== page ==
Wiseman Khuzwayo and Sungula Nkabinde
The Department of Trade and Industry (dti) has disputed a media report that came out this week saying that the recently gazetted Broad-Based Black Economic Empowerment (BEE) Amendment Bill would for the first time exclude white women as beneficiaries of BEE, with spokesman Sidwell Medupe saying yesterday that they were not included in the original law and were not included in the current amendment either.
Medupe said the report confused the Broad-Based BEE Act with the Employment Equity Act, which included white women as a designated group and fell under the Department of Labour.
He said that, according to the BEE act and its amendment bill, companies would not earn points by including white women in their BEE schemes.
Trade and Industry Minister Rob Davies yesterday angrily dismissed the reports.
He said the bill had not deviated from the original beneficiaries as defined in the Broad-Based BEE Act and further qualified in the codes of good practice for broad-based BEE.
He said there had never been any discussion about deviating from the original beneficiaries as defined in the act.
Therefore, the statement should be dismissed with the contempt it deserved and the market should not give credence to such statements.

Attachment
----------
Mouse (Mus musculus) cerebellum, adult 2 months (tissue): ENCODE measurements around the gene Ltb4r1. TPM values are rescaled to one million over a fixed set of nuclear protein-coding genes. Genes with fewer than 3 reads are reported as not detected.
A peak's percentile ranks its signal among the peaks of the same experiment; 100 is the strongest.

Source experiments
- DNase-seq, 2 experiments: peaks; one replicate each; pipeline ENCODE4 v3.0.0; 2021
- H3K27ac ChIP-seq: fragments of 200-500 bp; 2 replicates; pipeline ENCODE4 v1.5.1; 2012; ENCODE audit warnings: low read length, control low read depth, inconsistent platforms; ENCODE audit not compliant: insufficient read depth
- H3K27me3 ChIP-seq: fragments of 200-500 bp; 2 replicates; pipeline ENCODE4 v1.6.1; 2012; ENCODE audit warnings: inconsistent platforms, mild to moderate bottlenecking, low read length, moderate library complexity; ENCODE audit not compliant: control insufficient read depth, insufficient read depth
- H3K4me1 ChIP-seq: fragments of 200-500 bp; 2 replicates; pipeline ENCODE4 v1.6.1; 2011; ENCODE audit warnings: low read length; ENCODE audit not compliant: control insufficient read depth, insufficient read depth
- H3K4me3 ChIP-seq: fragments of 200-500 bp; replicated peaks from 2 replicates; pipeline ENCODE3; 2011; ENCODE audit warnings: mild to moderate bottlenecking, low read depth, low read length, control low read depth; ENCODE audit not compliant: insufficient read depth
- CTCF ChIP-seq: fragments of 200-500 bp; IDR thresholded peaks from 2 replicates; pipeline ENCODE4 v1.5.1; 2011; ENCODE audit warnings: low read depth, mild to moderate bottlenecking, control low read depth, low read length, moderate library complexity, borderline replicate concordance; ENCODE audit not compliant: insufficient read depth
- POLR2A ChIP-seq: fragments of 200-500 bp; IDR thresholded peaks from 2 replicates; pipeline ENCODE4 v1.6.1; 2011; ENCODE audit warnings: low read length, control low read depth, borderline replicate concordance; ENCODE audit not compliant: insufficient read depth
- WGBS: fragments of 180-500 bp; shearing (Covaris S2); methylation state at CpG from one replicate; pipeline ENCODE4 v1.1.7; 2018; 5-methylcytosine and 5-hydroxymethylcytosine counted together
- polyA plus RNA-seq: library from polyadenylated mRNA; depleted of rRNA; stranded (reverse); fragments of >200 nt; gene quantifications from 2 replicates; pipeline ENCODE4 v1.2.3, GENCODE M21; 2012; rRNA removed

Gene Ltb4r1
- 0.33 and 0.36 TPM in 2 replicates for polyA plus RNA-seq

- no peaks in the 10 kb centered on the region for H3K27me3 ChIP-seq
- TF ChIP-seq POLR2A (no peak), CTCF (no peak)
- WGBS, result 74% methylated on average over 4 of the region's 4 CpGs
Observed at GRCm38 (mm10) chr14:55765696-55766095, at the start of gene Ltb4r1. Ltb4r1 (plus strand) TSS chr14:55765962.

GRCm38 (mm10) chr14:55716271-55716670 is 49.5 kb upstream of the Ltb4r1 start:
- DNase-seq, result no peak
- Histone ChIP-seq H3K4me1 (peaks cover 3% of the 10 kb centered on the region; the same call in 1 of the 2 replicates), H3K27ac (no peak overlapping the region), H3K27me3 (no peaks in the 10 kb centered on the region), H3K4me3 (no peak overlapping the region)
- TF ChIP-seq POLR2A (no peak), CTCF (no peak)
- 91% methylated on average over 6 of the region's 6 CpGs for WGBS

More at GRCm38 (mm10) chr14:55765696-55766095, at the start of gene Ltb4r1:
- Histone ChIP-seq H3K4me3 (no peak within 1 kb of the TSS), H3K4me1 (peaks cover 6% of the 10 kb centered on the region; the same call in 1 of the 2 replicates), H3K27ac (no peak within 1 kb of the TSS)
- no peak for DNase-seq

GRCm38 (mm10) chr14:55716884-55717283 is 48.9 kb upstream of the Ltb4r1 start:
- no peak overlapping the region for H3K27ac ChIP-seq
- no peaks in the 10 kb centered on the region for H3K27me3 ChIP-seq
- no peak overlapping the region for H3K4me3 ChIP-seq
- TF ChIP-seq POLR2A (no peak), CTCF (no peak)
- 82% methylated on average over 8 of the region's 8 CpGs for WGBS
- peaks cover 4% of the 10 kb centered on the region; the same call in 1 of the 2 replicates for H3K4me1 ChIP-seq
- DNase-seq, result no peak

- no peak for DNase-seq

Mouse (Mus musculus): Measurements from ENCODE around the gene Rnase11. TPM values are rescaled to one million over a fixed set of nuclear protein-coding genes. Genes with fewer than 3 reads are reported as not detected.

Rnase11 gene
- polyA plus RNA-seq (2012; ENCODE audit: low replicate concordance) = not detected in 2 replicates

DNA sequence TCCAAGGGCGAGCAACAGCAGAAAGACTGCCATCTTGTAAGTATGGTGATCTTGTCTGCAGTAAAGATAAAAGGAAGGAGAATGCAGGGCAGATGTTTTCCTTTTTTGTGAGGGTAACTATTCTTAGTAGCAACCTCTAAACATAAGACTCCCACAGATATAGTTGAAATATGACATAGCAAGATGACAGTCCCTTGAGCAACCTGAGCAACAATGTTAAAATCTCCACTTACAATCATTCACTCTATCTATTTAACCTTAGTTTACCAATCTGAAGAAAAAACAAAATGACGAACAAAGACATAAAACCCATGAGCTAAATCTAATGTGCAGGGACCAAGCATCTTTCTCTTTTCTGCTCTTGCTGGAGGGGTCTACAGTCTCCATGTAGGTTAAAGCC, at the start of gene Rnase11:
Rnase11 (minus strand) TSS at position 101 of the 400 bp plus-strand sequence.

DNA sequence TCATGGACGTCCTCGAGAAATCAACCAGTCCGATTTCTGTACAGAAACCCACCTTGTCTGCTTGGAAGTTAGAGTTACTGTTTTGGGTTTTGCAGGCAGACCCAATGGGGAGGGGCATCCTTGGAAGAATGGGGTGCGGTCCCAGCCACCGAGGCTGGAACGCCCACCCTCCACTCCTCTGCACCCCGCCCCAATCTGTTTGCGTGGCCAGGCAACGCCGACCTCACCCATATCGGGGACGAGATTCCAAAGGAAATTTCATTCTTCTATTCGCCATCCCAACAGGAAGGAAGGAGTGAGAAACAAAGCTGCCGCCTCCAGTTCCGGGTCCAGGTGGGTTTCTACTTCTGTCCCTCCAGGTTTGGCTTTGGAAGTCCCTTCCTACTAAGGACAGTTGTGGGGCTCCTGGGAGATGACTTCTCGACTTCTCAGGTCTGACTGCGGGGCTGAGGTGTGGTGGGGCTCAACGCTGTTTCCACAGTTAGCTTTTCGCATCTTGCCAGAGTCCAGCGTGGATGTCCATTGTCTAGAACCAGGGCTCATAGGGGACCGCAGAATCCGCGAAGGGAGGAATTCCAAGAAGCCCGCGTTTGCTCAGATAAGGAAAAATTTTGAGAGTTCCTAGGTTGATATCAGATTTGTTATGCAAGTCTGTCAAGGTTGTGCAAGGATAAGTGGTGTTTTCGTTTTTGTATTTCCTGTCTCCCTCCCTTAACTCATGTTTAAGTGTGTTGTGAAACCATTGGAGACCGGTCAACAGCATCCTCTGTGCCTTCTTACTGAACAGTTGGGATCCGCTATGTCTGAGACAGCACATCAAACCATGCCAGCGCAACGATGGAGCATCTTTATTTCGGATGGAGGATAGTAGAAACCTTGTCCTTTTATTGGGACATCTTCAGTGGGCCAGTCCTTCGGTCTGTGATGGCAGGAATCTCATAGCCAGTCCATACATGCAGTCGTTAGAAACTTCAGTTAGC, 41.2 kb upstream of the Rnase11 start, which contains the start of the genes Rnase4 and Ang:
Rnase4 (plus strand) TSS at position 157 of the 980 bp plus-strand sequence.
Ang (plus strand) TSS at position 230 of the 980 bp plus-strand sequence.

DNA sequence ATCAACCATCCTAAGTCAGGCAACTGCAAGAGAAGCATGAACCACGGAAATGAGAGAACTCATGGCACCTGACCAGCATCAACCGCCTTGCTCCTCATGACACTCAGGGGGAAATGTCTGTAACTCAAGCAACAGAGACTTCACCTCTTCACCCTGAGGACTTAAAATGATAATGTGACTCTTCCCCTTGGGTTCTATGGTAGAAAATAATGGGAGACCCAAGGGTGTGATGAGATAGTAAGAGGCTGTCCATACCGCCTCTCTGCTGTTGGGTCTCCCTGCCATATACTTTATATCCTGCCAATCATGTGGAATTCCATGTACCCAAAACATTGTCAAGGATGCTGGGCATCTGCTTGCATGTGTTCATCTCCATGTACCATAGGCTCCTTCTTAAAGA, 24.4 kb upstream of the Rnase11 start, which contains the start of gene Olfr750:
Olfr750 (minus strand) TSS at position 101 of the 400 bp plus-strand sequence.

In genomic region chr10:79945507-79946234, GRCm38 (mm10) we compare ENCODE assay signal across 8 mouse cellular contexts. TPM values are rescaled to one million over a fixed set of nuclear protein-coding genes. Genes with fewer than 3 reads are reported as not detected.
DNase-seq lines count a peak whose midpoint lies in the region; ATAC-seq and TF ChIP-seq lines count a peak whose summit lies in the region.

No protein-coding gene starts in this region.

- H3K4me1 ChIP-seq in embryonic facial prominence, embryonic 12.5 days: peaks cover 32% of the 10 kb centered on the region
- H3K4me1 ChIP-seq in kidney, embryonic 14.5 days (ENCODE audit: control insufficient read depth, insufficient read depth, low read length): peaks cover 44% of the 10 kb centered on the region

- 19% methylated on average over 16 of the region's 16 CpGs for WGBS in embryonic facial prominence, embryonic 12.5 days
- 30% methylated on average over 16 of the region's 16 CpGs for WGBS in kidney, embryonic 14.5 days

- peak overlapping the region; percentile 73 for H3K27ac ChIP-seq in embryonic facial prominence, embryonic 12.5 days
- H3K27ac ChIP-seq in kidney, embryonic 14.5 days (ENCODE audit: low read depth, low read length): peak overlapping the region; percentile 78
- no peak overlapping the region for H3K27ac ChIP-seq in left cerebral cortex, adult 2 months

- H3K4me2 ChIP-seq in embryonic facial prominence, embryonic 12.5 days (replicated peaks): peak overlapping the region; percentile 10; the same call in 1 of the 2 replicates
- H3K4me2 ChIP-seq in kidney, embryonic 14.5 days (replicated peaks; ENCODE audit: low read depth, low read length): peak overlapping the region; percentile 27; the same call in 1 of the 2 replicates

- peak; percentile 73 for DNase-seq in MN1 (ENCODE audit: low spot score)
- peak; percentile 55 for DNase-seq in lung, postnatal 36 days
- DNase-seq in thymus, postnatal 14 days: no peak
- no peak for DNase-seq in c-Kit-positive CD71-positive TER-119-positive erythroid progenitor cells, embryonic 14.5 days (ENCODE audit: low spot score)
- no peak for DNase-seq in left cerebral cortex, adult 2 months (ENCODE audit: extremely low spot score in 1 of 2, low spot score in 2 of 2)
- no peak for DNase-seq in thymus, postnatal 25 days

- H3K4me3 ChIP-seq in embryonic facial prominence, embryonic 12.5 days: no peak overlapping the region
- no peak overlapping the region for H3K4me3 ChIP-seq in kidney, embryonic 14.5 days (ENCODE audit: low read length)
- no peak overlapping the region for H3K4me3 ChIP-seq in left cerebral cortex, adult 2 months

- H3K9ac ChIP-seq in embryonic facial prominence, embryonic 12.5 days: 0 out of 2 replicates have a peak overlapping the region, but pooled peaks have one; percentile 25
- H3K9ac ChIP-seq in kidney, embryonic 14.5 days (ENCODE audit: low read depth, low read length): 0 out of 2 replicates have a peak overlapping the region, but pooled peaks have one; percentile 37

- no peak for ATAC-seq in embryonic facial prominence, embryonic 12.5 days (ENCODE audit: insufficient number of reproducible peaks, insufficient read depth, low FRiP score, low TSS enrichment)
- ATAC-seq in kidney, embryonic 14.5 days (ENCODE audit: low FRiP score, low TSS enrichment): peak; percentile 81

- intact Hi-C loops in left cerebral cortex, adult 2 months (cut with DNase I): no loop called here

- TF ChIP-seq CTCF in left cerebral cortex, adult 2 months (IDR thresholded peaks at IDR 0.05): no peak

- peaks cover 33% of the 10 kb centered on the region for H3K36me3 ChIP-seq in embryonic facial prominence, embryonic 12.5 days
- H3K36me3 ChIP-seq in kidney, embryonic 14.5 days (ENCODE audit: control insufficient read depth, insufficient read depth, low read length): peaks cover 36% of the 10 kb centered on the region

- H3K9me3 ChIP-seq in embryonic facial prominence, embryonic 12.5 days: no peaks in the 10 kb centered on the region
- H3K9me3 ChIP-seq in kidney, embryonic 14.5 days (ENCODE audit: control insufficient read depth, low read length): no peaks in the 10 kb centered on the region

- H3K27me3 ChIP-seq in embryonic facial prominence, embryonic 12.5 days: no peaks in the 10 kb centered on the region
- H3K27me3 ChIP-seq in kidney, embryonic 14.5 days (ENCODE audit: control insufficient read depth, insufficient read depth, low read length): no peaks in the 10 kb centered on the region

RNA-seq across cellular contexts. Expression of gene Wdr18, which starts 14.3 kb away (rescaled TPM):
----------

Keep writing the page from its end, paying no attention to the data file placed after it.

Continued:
“The definition in the current Broad-Based BEE Act of black people is a generic term, which means Africans, coloureds and Indians. The current (amendment) bill does not propose to change the beneficiaries of BEE at all,” Davies said.
The controversy was started by a report in The New Age newspaper, which said that, according to the bill, companies would no longer receive BEE grading for appointing white women and people with disabilities.
It quoted Andile Tlhoaele, a member of a sub-committee of the presidential BEE advisory committee, as saying the bill eliminated all whites, including the disabled. “The definition of black people is now clear and aligned with the constitution,” he reportedly said.
However, Tlhoaele told Business Report this week: “Before this amendment, there were disparities between the law and the generic codes, which allowed companies to abuse the system to score BEE points.
“I did not say that the bill will now strictly harm white women and people with disabilities. Maybe The New Age took my interview out of context for their own purposes.”
The bill, which was gazetted on December 7 and gives the public 60 days to comment, introduces specific statutory offences involving fronting and other forms of fraudulent misrepresentation of BEE status and includes the specification of penalties and blacklisting of companies for those offences.